LILITH A Fantasy Novel By George MacDonald - online book

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THE BAD BURROW                         65
as if exhausted, wallowing in feeble effort to burrow again.
' Does it live on the dead,' I wondered, ' and is it unable to hurt the living? If they scent their prey and come out, why do they leave me unharmed ?'
I know now it was that the moon paralysed them.
All the night through as I walked, hideous creatures, no two alike, threatened me. In some of them, beauty of colour enhanced loathliness of shape: one large serpent was covered from head to distant tail with feathers of glorious hues.
I became at length so accustomed to their hurtless menaces that I fell to beguiling the way with the in­vention of monstrosities, never suspecting that I owed each moment of life to the staring moon. Though hers was no primal radiance, it so hampered the evil things, that I walked in safety. For light is yet light, if but the last of a countless series of reflections ! How swiftly would not my feet have carried me over the restless soil, had I known that, if still within their range when her lamp ceased to shine on the cursed spot, I should that moment be at the mercy of such as had no mercy, the centre of a writhing heap of hideousness, every individual of it as terrible as before it had but seemed ! Fool of ignorance, I watched the descent of the weary, solemn, anxious moon down the widening vault above me, with no worse uneasiness than the dread of losing my way—where as yet I had indeed no way to lose.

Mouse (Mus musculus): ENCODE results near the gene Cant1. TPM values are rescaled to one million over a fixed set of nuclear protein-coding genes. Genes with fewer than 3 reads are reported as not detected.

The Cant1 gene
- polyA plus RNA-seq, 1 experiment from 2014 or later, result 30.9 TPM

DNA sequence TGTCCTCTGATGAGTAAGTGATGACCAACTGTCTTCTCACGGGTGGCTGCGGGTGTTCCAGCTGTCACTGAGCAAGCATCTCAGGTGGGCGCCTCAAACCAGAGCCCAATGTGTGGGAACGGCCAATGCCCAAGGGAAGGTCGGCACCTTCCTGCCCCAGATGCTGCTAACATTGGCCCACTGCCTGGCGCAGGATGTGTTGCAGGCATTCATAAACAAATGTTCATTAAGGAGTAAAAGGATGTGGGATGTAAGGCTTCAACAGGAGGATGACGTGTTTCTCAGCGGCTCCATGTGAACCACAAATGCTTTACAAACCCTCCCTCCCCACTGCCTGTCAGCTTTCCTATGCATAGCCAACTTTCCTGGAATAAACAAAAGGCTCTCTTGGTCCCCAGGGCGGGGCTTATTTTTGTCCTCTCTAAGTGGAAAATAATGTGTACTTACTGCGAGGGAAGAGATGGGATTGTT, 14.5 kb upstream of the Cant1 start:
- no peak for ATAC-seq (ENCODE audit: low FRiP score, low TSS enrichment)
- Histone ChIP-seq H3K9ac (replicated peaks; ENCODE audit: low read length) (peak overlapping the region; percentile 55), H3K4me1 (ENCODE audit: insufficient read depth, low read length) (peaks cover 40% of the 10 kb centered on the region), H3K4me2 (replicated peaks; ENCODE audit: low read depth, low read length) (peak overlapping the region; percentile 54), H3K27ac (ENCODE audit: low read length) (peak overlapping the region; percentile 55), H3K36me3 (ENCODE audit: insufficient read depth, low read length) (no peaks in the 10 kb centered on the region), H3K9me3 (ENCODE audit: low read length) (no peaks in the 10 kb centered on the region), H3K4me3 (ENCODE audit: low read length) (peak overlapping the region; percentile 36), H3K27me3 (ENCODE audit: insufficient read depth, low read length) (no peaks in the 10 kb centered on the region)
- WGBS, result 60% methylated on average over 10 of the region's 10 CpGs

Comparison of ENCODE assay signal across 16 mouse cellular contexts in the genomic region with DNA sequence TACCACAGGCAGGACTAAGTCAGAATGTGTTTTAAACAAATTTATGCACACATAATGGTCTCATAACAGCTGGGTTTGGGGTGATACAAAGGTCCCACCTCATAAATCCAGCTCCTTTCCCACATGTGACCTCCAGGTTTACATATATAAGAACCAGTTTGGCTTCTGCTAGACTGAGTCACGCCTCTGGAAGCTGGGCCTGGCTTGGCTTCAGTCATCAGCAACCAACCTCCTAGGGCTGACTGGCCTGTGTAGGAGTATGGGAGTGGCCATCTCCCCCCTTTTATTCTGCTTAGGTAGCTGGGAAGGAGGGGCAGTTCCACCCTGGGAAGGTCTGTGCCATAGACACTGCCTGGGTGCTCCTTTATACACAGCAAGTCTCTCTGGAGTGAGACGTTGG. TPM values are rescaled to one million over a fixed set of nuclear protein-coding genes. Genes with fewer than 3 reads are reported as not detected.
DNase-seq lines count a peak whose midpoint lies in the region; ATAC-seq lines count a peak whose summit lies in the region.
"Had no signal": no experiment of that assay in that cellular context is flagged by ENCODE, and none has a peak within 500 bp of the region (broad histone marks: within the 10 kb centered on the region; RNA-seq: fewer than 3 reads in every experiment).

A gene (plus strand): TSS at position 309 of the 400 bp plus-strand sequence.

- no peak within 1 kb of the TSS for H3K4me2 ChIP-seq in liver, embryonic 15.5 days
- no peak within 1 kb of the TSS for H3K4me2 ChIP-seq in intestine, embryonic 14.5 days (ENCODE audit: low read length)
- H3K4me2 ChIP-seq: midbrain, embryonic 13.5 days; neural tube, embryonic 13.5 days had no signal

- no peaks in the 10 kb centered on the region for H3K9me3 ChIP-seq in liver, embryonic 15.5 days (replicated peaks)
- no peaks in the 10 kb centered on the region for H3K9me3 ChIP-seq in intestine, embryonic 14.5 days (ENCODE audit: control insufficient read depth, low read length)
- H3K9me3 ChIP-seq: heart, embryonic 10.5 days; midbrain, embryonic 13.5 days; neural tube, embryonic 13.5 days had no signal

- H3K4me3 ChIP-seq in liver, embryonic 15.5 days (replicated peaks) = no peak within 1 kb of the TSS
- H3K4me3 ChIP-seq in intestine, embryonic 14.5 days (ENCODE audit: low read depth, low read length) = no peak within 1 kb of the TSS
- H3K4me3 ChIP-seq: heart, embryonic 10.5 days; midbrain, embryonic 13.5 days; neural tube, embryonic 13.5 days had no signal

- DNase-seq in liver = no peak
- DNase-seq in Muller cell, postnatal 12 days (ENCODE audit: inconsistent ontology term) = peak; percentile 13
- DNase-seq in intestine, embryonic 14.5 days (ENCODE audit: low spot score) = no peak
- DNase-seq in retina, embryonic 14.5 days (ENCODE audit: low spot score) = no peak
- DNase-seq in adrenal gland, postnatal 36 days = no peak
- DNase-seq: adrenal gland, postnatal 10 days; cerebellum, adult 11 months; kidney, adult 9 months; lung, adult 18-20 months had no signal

I was drawing near the hills I had made my goal, and she was now not far from their sky-line, when the soundless wallowing ceased, and the burrow lay motionless and bare. Then I saw, slowly walking over
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